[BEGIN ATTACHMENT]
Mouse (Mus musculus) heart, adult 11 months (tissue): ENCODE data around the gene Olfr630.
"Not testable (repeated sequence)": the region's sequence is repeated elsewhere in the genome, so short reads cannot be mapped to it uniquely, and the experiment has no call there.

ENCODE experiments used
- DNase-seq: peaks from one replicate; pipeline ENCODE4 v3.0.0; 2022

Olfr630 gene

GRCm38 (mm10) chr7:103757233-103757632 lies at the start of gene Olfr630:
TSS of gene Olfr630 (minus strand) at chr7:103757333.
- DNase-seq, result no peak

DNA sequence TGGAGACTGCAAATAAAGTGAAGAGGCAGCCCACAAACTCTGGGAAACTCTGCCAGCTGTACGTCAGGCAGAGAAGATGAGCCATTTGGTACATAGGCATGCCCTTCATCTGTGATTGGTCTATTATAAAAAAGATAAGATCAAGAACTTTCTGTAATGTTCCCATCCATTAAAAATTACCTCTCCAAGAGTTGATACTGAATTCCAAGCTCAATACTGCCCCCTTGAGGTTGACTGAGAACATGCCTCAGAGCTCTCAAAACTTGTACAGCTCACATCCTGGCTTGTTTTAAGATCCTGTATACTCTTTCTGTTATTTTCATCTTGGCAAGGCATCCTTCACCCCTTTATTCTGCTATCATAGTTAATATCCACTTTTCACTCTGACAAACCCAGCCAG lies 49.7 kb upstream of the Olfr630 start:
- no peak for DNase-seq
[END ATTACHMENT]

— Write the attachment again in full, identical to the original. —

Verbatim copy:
Mouse (Mus musculus) heart, adult 11 months (tissue): ENCODE data around the gene Olfr630.
"Not testable (repeated sequence)": the region's sequence is repeated elsewhere in the genome, so short reads cannot be mapped to it uniquely, and the experiment has no call there.

ENCODE experiments used
- DNase-seq: peaks from one replicate; pipeline ENCODE4 v3.0.0; 2022

Olfr630 gene

GRCm38 (mm10) chr7:103757233-103757632 lies at the start of gene Olfr630:
TSS of gene Olfr630 (minus strand) at chr7:103757333.
- DNase-seq, result no peak

DNA sequence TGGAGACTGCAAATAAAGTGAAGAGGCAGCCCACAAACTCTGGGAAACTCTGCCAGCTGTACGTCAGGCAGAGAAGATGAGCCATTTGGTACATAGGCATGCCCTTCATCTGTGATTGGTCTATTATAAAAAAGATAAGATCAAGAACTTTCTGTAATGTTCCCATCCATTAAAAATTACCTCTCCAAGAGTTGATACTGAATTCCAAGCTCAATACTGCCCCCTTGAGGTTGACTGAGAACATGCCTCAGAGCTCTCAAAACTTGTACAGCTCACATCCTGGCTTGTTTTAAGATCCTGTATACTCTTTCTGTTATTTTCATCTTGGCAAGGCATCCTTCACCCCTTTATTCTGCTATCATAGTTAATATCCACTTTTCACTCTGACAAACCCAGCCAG lies 49.7 kb upstream of the Olfr630 start:
- no peak for DNase-seq